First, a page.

Well, those pricing products or prices or tariffs that provide customers with options to make purchase decisions based on incremental market prices. This product has been around since the early 1990, so over 15 years that they have been with us both at Georgia and at Alabama. Customers have choices with this product. Of course, they have a choice to continue their purchasing patterns that they normally do. It was really based on their own economic thresholds or margins within their own business. The other option they have is based on prices reduced or change or usage patterns or select other pricing products. So given that as a platform for decisions, we don’t see their product being a carry-on for the rest of the year. The question is just a thing of loyalty. We think it will start adjusting based on the prices that they see and the customers will makes another buying decisions. Last summer we saw the customers adjust their usage patterns during our peak period almost 300 megawatts, so it's a demand response price product that based on individual customers economics they make those decisions.

Paul Ridzon

Thank you.

Operator

(Operators Instructions). Your next question comes from the line of Scott Greenstein of CreditSights.

Scott Greenstein

Good afternoon guys.

David Ratcliffe

Hi.

Scott Greenstein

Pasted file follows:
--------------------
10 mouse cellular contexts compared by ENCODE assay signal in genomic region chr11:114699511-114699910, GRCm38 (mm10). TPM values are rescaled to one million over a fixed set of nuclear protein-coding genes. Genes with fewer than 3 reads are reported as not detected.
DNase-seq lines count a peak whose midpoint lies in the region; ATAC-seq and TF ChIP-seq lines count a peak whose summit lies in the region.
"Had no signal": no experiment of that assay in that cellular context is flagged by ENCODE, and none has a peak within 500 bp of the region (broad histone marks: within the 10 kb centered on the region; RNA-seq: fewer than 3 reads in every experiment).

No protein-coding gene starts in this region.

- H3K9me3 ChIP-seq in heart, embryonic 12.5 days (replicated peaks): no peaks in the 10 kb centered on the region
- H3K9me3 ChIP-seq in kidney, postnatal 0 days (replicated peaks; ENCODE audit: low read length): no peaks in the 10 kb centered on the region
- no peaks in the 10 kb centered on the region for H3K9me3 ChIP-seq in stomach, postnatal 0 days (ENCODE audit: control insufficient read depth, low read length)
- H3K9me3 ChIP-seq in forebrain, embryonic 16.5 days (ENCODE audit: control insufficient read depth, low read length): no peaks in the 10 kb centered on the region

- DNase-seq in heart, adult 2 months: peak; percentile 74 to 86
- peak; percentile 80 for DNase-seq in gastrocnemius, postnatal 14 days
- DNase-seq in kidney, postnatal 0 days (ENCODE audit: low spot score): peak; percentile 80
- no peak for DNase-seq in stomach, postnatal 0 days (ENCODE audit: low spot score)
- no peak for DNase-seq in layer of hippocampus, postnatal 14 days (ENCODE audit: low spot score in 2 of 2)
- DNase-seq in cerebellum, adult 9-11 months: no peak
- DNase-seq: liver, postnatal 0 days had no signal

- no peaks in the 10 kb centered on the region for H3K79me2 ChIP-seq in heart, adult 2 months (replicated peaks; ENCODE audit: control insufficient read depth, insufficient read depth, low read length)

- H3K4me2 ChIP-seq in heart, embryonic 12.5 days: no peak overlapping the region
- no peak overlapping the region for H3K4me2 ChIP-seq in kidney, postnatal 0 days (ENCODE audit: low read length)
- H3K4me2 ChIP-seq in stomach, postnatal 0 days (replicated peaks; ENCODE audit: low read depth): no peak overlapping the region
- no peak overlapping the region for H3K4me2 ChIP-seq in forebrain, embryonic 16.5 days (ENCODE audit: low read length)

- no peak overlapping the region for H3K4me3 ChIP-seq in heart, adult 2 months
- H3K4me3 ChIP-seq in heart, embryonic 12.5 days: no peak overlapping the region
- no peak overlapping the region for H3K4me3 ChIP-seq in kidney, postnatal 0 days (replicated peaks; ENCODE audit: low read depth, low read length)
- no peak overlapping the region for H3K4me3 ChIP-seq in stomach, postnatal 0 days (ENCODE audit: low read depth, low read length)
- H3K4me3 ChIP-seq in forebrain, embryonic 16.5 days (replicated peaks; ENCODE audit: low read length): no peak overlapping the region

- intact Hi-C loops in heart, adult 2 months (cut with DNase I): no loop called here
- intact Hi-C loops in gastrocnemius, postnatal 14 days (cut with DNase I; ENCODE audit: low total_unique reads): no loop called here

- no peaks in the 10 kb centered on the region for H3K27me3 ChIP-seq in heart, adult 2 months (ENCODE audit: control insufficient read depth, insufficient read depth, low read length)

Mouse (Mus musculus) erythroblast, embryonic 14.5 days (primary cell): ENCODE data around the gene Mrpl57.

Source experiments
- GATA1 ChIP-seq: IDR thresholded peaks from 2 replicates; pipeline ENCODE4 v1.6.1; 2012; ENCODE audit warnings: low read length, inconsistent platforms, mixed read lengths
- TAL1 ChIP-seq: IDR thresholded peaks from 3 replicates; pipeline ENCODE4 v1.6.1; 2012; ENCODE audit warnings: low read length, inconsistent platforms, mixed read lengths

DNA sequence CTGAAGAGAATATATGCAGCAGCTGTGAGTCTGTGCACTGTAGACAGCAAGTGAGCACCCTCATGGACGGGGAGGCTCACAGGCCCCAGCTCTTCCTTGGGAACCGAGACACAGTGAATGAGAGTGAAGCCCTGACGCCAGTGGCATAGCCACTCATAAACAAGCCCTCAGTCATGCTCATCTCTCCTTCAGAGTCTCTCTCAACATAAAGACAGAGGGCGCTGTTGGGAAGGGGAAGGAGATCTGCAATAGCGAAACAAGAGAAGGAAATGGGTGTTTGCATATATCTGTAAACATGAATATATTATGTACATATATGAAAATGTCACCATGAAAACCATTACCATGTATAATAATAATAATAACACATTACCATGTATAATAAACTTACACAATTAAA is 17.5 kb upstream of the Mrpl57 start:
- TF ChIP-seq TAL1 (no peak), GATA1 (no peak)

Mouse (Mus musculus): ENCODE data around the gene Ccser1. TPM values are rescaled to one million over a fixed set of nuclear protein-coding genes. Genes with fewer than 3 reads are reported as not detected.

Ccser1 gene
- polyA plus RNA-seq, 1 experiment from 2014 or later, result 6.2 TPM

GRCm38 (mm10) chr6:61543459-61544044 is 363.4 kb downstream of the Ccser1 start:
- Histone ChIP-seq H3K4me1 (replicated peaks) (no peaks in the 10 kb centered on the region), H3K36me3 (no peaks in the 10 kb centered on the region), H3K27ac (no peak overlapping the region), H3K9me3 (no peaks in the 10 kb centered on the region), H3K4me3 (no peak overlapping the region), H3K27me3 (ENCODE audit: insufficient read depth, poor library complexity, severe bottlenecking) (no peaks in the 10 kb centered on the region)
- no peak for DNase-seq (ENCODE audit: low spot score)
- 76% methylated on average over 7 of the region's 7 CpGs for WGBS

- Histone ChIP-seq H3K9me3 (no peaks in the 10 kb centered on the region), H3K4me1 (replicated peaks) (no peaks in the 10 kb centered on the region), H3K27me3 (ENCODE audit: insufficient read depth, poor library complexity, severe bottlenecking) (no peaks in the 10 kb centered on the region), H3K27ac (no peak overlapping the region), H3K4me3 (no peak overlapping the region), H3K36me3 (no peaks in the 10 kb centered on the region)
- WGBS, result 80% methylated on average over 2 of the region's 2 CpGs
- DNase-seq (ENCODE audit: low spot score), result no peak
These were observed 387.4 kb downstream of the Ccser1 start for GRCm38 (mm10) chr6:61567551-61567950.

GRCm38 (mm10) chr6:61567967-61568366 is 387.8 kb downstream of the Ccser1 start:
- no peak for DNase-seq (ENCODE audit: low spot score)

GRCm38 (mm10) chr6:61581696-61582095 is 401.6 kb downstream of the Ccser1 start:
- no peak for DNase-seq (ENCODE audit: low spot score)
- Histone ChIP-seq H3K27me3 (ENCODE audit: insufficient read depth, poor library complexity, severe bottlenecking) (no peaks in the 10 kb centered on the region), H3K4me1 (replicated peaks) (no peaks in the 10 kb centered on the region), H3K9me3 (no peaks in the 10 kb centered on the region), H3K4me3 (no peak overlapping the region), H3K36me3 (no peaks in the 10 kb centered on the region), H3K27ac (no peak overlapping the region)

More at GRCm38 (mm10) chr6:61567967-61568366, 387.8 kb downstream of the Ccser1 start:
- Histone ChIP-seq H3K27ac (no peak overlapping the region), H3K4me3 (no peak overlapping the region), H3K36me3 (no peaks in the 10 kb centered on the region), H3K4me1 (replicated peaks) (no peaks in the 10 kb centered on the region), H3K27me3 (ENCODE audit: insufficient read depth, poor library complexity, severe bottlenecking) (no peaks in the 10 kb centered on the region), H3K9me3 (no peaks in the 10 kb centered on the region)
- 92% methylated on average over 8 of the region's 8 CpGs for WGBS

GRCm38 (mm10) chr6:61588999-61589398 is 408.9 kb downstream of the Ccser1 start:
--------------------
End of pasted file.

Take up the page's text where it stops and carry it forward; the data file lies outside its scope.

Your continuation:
You spoke a little about this already. But could you talk a little more about any changes in the industrial demand since last quarter and the analyst day?

David Ratcliffe

Sales for industrial were up 6% for quarter-over-quarter. What we are seeing is, if you take these segments that is non-building related, it is still a strong growth area for us, in particularly the primary metals and transportation. We have seen activities around pipelines. So I think it’s been a robust moment builder, if you will for us in that segment. However, the downside is the lumber related industries those have seen a significant reduction in overall sales. Now if I pick 6%, mid point of 6%.

Scott Greenstein

Okay.

Paul Bowers

We wish it was 6%.

Scott Greenstein

Okay. That’s helpful. Thanks a lot.

Paul Bowers

Okay.

Operator

(Operator Instructions). Your next question comes from the line of Dan Eggers of Credit Suisse.

Dan Eggers

Afternoon.

David Ratcliffe

Hi Dan.

Dan Eggers

I want to talk a little bit about -- what you guys are seeing, one on hydro conditions, how those have dwelt through at the Analyst Day, kind of if you guys are seeing any change now, look for the rest of ’08 at this point?